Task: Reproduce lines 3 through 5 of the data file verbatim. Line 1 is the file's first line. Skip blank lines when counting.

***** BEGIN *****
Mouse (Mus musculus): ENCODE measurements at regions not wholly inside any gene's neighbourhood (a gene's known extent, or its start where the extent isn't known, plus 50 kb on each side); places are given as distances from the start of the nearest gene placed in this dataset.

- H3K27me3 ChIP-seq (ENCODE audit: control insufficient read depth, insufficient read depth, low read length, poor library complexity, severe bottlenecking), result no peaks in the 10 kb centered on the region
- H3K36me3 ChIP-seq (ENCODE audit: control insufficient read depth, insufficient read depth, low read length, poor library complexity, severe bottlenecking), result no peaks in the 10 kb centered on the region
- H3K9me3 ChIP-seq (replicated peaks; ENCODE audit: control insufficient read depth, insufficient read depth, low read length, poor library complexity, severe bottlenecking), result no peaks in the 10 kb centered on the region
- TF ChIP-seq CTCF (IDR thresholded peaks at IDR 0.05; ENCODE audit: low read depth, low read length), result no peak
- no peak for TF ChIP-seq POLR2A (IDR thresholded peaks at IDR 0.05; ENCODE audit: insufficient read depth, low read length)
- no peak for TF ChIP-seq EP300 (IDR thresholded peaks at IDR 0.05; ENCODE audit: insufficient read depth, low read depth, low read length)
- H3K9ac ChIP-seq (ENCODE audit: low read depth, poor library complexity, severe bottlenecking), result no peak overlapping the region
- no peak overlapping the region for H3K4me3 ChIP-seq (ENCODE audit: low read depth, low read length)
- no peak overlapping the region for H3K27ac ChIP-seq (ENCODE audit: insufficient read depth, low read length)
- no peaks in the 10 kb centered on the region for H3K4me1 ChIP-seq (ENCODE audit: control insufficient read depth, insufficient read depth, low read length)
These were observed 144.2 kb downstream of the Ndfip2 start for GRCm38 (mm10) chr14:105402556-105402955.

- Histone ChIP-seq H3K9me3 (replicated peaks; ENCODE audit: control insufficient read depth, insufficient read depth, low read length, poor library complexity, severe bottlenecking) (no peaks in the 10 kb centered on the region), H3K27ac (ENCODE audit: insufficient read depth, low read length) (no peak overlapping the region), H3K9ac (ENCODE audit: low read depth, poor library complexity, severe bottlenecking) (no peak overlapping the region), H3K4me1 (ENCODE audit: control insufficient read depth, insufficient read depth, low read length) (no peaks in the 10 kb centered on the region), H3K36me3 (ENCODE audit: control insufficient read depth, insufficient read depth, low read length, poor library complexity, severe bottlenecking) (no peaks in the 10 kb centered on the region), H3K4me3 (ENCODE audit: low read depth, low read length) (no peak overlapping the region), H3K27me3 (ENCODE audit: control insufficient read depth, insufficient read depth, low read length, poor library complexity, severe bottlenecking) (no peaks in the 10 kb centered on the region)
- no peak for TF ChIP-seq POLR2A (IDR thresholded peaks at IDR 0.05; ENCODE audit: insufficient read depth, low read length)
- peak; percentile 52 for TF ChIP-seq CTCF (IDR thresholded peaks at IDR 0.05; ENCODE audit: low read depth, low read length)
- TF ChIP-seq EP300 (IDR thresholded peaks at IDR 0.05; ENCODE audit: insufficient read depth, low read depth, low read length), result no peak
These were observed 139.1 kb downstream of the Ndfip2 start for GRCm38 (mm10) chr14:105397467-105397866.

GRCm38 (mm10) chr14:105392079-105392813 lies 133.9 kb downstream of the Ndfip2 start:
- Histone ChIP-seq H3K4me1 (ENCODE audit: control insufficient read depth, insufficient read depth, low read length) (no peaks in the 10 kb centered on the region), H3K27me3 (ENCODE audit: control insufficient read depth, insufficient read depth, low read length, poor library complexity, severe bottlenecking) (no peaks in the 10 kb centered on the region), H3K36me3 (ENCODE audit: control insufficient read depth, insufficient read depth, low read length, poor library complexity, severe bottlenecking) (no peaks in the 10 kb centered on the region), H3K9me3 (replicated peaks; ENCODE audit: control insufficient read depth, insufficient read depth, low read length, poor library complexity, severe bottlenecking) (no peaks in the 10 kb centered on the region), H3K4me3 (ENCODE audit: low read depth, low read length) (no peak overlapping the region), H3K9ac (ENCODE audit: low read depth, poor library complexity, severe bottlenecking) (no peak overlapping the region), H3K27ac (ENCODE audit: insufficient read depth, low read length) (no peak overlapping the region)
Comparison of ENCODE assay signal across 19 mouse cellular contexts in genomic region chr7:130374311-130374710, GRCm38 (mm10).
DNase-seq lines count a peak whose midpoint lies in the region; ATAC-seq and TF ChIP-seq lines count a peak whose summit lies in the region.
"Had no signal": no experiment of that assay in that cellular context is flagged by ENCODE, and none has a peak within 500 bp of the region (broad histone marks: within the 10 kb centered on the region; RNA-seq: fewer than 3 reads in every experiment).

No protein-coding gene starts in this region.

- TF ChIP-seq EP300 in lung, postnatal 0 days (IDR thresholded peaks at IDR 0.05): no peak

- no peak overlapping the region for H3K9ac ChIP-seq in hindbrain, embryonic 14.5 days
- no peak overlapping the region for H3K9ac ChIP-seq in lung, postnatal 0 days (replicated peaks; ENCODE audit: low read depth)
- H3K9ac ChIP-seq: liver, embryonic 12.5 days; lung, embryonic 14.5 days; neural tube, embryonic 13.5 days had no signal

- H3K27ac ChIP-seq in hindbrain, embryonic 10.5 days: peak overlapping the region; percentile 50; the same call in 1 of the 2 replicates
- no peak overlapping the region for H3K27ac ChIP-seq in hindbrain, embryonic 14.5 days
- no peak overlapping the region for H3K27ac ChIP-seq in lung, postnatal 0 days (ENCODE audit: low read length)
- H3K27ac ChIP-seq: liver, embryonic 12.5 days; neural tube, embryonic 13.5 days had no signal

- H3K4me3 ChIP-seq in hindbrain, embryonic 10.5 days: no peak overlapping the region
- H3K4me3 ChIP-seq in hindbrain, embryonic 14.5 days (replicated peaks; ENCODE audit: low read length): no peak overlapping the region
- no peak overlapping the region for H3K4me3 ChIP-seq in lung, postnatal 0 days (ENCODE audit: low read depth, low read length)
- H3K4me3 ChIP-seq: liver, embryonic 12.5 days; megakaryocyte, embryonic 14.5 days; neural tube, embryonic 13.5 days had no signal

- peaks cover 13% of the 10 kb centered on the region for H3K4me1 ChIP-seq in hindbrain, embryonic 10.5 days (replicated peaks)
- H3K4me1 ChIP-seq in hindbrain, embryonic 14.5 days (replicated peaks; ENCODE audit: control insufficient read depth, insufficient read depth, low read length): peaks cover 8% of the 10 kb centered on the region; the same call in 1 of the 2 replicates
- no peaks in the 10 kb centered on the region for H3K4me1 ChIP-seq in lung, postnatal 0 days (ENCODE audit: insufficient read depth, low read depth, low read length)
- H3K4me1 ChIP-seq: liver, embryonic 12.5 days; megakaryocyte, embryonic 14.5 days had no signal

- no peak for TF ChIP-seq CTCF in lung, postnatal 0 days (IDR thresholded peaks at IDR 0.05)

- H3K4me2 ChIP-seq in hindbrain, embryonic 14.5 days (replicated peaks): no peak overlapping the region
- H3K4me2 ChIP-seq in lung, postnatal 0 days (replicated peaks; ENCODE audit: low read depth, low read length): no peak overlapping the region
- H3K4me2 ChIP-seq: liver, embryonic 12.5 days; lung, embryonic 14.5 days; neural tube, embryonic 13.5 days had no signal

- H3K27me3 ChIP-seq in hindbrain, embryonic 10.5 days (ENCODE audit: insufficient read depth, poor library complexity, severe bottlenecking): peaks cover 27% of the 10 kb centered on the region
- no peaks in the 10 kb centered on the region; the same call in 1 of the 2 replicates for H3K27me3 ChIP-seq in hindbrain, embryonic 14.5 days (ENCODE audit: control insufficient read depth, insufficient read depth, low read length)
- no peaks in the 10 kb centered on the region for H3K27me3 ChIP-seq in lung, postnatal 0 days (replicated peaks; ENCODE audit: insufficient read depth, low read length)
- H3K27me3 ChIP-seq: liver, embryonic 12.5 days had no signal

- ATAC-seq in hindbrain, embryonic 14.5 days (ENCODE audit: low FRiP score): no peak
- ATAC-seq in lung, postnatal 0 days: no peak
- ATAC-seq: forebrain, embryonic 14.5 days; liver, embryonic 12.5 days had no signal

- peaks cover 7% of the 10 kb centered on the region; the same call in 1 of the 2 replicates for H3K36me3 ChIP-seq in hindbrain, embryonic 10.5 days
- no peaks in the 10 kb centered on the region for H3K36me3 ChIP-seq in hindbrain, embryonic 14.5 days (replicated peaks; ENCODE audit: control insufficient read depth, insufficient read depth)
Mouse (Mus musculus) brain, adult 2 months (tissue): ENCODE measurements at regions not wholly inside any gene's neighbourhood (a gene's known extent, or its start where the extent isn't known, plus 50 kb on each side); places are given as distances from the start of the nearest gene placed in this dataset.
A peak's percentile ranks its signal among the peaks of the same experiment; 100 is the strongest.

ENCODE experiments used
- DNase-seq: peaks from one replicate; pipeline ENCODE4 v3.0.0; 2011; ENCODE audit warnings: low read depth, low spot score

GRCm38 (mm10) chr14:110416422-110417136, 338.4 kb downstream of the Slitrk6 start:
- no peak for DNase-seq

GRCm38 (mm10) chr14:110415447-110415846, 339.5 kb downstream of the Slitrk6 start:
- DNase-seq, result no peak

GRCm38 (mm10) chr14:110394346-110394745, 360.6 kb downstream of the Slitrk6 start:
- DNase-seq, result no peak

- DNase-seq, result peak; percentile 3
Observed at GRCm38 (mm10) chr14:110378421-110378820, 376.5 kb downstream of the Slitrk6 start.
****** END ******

- H3K36me3 ChIP-seq (ENCODE audit: control insufficient read depth, insufficient read depth, low read length, poor library complexity, severe bottlenecking), result no peaks in the 10 kb centered on the region
- H3K9me3 ChIP-seq (replicated peaks; ENCODE audit: control insufficient read depth, insufficient read depth, low read length, poor library complexity, severe bottlenecking), result no peaks in the 10 kb centered on the region
- TF ChIP-seq CTCF (IDR thresholded peaks at IDR 0.05; ENCODE audit: low read depth, low read length), result no peak